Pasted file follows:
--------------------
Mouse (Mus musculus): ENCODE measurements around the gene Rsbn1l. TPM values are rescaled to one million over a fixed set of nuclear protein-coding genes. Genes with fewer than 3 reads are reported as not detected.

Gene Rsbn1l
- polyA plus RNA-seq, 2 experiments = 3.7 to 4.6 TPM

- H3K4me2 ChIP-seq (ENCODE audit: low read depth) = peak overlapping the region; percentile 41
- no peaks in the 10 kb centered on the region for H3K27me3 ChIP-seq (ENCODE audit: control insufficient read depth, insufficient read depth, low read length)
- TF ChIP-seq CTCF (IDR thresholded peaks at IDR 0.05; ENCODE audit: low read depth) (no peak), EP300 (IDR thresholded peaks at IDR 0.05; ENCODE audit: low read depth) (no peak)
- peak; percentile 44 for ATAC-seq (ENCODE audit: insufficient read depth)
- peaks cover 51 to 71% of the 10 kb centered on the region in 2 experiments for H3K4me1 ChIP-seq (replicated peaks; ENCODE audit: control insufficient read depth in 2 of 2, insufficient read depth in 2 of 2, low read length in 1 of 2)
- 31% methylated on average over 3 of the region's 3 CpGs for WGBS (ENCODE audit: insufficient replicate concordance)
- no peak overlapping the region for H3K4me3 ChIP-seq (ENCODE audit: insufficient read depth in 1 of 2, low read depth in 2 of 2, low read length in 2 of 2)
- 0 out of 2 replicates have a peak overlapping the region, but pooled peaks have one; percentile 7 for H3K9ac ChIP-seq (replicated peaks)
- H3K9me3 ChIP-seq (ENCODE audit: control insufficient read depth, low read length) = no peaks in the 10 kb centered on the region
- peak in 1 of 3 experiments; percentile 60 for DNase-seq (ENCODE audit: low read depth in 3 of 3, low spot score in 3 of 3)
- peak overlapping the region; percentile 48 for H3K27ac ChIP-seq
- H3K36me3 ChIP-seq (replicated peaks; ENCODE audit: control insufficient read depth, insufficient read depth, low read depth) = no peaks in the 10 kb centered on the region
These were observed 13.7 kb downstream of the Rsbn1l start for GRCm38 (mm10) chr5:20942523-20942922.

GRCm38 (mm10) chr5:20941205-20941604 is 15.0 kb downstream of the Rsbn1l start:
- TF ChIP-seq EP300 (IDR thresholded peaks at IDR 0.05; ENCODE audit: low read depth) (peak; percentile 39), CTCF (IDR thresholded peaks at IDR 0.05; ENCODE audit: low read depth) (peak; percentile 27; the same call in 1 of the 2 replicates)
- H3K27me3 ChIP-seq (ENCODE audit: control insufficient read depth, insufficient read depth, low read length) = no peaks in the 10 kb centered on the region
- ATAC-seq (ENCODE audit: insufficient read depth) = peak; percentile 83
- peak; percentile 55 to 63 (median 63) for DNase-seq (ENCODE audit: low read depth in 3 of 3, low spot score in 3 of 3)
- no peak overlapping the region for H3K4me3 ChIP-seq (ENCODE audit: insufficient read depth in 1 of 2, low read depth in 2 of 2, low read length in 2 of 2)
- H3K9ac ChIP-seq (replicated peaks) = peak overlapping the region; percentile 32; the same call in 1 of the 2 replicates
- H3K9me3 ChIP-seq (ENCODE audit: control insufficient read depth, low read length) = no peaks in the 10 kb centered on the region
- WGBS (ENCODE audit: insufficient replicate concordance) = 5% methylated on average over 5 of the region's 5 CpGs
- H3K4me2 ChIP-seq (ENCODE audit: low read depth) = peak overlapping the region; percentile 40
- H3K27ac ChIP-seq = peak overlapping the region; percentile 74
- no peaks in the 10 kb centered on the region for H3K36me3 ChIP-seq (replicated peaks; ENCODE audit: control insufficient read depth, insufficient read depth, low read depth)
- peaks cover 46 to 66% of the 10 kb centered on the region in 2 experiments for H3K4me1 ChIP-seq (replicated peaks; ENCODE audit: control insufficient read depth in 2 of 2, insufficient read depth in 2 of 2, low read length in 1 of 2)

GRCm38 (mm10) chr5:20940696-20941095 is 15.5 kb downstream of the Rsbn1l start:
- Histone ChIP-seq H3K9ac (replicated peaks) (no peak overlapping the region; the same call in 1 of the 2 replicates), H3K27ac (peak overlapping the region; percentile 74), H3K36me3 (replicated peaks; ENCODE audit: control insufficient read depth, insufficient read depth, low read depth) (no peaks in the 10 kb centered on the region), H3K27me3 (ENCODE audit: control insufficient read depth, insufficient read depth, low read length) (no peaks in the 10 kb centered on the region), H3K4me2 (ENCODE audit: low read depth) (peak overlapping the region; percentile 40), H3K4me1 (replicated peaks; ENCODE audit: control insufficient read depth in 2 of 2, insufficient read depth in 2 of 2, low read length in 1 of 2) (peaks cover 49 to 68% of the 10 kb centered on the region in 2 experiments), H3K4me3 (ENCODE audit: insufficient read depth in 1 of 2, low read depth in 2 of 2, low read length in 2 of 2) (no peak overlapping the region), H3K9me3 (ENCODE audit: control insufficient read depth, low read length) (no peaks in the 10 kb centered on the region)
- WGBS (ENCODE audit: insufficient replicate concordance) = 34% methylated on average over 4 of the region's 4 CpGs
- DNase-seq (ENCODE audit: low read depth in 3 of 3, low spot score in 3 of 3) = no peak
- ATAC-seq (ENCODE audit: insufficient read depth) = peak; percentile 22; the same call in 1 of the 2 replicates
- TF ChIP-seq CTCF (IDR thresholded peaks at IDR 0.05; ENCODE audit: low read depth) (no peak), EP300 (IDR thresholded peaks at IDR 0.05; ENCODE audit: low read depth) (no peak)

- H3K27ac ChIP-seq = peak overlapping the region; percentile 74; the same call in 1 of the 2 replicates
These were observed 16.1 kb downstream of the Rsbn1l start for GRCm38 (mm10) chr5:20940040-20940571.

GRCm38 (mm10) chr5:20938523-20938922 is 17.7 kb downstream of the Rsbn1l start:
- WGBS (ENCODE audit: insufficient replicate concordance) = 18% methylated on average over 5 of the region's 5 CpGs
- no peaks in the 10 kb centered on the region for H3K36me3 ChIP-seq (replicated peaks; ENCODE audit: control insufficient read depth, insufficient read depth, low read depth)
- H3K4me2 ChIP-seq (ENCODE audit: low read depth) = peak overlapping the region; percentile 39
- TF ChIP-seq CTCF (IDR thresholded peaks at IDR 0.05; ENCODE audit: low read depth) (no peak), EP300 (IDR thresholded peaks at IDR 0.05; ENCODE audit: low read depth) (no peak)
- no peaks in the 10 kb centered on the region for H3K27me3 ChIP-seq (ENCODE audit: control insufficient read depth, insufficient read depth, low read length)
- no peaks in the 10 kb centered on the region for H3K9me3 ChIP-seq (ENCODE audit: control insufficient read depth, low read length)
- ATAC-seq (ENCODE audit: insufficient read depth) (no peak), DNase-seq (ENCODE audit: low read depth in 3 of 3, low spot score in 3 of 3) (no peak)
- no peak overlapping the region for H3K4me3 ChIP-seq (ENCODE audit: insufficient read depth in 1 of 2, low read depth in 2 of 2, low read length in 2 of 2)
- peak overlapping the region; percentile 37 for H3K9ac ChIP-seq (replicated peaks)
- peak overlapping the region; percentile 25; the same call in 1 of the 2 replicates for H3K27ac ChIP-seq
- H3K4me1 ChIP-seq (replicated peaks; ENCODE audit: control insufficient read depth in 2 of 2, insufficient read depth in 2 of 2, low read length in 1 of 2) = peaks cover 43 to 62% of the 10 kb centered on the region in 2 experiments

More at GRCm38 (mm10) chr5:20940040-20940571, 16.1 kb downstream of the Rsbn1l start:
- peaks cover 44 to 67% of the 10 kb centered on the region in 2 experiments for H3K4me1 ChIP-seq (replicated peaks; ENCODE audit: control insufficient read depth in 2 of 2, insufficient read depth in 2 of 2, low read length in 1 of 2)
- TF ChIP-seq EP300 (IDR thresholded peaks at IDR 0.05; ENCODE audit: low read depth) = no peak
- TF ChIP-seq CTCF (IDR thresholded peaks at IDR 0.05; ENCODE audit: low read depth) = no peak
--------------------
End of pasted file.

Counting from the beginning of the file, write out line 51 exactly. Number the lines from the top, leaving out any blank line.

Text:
- peaks cover 44 to 67% of the 10 kb centered on the region in 2 experiments for H3K4me1 ChIP-seq (replicated peaks; ENCODE audit: control insufficient read depth in 2 of 2, insufficient read depth in 2 of 2, low read length in 1 of 2)